There is little appetite in Britain for sending troops to dangerous parts of the world, whether it be to combat Islamism or provide assistance in times of civil war. Yet, quietly and with no audible objection thus far, such an expedition is going ahead; David Cameron has promised hundreds of British soldiers to UN and African Union peacekeeping missions in Somalia and South Sudan.
It may not be quite the same as sending ground troops to fight Isis in Iraq (where many are currently engaged in training), but it represents a softening of the reluctance to fly British soldiers into danger zones that has held sway since the 20th Armoured Brigade pulled out of Basra, ending British combat operations in Iraq, in 2009. Such as it is, and with appropriate caution, the move deserves to be welcomed.
First of all, the situation in Somalia, where 70 troops are to be dispatched, and South Sudan, where 300 will follow, is indeed dire. The terrorist group al-Shabaab has moved into Mogadishu once more and the African Union troops charged with combating it will need support, if the already dim prospect of a Somalian election in 2016 is not to be extinguished entirely. In South Sudan, civil war has led to a mass exodus.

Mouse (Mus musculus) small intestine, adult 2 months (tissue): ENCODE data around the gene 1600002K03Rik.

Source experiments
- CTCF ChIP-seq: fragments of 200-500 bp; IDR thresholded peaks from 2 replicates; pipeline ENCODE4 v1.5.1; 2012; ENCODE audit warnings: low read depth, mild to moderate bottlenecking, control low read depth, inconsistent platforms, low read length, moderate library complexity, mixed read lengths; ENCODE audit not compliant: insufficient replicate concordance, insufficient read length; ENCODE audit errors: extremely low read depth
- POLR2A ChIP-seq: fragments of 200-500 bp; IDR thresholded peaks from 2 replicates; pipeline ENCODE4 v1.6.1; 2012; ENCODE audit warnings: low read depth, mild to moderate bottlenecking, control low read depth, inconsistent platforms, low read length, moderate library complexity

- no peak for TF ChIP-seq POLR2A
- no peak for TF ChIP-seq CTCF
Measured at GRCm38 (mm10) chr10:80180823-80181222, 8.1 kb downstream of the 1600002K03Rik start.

Mr Cameron is right to justify sending the troops with reference to Britain’s own interests, in ensuring “less terrorism” and “less migration”. But joining UN-backed peacekeeping missions also shows a country willing to play a part in helping some of the world’s most vulnerable people. For too long, Britain has left the burden to others, with a mere 280 troops joining the hazard-free UN mission in Cyprus. For all the failures of its parent body, UN peacekeeping missions remain crucial for nations at risk of disintegration – and supplying British troops to them constitutes one of the most worthy uses of this nation’s military resources.Reuse content